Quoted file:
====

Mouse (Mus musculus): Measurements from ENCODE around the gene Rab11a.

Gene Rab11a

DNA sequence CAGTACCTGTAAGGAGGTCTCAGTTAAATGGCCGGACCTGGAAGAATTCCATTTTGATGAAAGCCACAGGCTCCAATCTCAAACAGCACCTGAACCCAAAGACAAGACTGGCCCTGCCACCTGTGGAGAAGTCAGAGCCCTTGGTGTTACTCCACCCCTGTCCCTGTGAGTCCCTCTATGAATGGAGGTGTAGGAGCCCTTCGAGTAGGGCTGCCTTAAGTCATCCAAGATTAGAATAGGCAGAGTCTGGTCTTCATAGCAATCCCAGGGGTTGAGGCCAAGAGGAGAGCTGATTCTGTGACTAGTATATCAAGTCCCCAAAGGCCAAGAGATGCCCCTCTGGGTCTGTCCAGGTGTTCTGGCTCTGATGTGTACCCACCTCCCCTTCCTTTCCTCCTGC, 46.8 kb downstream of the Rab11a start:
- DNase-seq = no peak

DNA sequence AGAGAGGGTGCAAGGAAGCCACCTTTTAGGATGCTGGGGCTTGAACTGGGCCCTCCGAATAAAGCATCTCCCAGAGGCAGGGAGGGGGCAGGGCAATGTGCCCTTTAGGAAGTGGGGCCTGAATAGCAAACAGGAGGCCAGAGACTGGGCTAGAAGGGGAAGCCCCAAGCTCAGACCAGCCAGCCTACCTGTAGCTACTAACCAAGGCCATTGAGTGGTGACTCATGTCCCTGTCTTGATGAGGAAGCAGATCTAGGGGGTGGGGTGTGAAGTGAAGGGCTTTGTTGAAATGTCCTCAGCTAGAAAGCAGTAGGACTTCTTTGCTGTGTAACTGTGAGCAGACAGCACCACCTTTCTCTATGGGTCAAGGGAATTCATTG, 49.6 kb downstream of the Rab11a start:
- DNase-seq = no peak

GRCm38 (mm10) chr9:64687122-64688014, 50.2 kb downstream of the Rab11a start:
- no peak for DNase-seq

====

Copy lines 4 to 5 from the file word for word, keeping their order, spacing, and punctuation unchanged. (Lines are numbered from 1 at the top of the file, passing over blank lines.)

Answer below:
- DNase-seq = no peak

DNA sequence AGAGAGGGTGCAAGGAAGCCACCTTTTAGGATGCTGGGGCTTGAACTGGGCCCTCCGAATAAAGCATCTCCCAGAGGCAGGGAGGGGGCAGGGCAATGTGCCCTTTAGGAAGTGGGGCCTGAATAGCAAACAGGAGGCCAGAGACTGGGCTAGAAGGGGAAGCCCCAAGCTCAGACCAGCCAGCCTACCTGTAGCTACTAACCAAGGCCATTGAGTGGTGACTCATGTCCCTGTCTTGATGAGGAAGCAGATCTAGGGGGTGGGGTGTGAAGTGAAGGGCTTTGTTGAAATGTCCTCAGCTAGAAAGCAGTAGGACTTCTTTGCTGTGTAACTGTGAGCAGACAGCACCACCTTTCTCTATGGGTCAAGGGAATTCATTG, 49.6 kb downstream of the Rab11a start: